Salander back but it’s more Hollywood than gritty
The antisocial hacker and ballbreaker Lisbeth Salander has finally made a return to the big screen in this adaptation of David Lagercrantz’s fourth book of the
series. Departing from the brooding drama and gritty violence of Stieg Larsson’s first three stories, this tale instead heads down the more conventional Hollywood path.
Gone is the laser-focused indictment of misogyny. Gone is the To quote the Melody Maker circa 1998, “The sound of a buffalo being back ended into a wood chipper.” Yep, the one I have is custom made by a guy called Roger Bucknall at Fylde guitar and it’s a very special instrument. Great for a different dynamic at solo shows. Ninety-nine per cent of the time it’s words to fit melody. On occasion there’s a phrase that I’ll find really resonant that I write around but normally it’s music, melody then lyrics.
A tune of mine called It’s tricky as it’s tough to get right and if it goes wrong it sounds awful. Played right, however, and it can be quite effective. The loopy guitar and counter vocals often send me into a bit of a trance, as if someone else is playing it . . . IF I get it right!! We are planning to get together and write lucid paranoia or the slow-burning mystery. Here we have a middling spy-thriller that only loosely acknowledges its roots; I’m sure Larsson will be turning in his grave.
Consistent though, are Lisbeth’s (played by the excellent Claire Foy) knack for kicking some serious ass and her penchant for a bit of heroic crusading and vengeance.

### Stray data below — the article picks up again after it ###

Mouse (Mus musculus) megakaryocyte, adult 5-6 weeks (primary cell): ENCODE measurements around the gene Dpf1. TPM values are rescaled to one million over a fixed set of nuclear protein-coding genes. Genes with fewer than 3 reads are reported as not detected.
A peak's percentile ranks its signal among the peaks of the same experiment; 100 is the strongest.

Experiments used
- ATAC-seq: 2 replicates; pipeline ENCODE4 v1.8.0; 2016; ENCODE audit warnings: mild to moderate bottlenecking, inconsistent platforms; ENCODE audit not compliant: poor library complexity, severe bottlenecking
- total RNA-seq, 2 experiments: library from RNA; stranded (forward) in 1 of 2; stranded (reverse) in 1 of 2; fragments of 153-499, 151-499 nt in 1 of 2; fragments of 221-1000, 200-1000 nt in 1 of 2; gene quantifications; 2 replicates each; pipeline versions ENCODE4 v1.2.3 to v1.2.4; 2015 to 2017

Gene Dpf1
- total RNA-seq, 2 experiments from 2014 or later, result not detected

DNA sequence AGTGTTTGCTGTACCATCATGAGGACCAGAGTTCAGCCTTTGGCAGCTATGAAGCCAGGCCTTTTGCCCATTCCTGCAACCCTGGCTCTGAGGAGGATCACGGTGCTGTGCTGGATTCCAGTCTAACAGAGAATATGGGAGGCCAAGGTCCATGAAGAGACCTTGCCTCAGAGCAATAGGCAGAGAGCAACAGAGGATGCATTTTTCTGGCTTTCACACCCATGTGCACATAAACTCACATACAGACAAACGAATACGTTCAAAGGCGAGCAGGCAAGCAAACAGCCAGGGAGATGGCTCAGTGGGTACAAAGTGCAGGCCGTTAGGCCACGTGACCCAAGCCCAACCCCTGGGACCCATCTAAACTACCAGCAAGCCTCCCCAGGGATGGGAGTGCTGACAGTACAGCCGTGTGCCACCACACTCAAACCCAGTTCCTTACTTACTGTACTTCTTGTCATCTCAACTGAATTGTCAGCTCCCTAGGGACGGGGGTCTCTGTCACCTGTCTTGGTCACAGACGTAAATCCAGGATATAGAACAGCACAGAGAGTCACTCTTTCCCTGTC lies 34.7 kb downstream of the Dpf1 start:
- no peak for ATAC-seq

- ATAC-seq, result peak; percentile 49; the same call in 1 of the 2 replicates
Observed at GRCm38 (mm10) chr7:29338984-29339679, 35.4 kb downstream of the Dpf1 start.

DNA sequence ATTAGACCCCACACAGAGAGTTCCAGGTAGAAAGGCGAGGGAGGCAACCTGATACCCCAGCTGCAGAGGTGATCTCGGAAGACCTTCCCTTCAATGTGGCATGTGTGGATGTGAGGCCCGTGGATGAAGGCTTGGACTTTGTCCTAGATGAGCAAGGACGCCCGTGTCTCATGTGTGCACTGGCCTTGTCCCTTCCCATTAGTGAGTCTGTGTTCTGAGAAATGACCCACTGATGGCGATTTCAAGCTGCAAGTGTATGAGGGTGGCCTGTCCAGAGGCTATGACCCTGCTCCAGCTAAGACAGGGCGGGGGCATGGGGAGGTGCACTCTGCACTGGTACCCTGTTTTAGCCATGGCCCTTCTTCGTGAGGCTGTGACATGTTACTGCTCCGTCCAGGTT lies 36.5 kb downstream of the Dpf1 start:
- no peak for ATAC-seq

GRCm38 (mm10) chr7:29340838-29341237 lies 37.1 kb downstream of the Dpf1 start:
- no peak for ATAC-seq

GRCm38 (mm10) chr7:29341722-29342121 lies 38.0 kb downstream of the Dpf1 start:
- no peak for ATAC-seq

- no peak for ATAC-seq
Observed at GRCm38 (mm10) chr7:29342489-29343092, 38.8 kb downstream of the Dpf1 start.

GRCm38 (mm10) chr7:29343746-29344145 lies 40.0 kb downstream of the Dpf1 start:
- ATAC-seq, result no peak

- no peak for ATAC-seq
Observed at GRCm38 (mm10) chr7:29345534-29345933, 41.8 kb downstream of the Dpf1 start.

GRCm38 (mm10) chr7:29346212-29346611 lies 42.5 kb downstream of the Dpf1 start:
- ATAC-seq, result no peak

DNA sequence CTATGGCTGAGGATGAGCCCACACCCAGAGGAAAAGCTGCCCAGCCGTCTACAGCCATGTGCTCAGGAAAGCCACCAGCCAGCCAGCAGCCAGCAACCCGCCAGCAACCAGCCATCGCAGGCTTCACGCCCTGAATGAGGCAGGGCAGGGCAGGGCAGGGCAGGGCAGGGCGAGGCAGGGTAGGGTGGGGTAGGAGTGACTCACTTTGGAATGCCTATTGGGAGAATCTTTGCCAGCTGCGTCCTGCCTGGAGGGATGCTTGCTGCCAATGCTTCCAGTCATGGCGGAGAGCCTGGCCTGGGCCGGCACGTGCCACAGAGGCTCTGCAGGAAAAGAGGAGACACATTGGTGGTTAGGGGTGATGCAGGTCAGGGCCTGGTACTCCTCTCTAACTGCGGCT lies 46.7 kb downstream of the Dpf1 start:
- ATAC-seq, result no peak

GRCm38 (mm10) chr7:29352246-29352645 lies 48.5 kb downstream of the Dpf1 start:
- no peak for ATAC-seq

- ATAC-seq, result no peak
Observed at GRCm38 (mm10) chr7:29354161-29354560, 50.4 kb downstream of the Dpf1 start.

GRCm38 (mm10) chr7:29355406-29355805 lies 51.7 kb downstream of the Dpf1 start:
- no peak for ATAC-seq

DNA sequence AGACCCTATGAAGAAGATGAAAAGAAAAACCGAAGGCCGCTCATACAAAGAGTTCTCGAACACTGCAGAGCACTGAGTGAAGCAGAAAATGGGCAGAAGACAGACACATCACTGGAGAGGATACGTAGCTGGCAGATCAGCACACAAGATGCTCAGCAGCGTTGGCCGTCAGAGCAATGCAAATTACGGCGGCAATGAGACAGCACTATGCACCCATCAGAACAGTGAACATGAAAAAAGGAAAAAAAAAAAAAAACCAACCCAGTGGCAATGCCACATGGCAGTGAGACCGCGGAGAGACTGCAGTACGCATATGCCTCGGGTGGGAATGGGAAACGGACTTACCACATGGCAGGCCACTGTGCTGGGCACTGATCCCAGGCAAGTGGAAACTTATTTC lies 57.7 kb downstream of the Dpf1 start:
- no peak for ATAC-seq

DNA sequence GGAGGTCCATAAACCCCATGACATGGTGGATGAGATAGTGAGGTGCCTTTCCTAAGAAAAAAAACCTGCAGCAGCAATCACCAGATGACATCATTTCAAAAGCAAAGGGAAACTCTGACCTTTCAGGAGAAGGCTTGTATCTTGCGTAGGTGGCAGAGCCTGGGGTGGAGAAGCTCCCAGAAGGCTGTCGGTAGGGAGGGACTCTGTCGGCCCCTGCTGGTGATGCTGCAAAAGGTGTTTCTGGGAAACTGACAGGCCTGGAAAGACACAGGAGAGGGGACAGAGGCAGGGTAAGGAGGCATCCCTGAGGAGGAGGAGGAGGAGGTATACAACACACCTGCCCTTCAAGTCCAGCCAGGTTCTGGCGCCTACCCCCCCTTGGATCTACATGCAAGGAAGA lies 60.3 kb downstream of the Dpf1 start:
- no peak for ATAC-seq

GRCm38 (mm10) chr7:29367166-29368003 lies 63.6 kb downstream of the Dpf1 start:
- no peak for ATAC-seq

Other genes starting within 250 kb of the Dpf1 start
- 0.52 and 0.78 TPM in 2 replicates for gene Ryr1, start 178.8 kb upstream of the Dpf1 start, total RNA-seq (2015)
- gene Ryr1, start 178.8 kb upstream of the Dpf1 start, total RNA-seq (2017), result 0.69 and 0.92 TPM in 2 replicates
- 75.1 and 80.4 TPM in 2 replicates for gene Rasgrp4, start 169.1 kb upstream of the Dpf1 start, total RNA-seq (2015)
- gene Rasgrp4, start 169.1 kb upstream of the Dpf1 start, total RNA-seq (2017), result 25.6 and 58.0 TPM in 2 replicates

Throw in a moral conscience, some family infighting, and a rogue piece of software on the loose (that allows a single user control of the world’s nukes . . . of course) and you in the New Year so, if all goes well, a new album should follow. Been too long. Creative freedom, communication, luck. Hang out with friends and family. Make sure your songs mean something — it helps when you have to play them again and again. Led Zeppelin, Tom Waits, Nina Simone, Sam Cooke, Kraftwerk, Television, John Grant, Beatles, Radiohead, Portishead, Grateful Dead, Joni Mitchell, Paul Simon, Sly & the family Stone, JJ Cale, AC/DC. I’d let somebody else programme it. have a bitchy blend of Bond, Bourne and Batman. It’s all fairly conventional stuff; a very simple tale of fast cars (and bikes), preposterous motivations, a far-fetched use of tech, and disorienting action sequences all JJ Cale. set to the backdrop of a forgettable soundtrack.
Uruguayan director Fede Alvarez
does bring about some visually striking set-pieces that make full use of his horror background, but unfortunately, the collective whole feels too episodic.
What is refreshing, though, are the traditional gender roles which have been turned on their head.
The chief power parts (on both sides of the ledger) are strong active women, with men being relegated to the margins. At one point the film even acknowledges the passivity of journalist Mikael Blomkvist (Sverrir Gudnason) as just a pretty face.
Unfortunately, this renders the excellent cast, many of whom have impressive credentials, as woefully underused.
Try as she might, Claire Foy’s commendable take on Lisbeth’s reckoning, or even Sylvia Hoeks’
chilling rendition as her sister can’t halt the inexorable pull of the film towards Hollywood’s formulaic juggernaut.
Ben Ottewell says a new Gomez album could happen soon.
Claire Foy in The Girl in the Spider’s Web.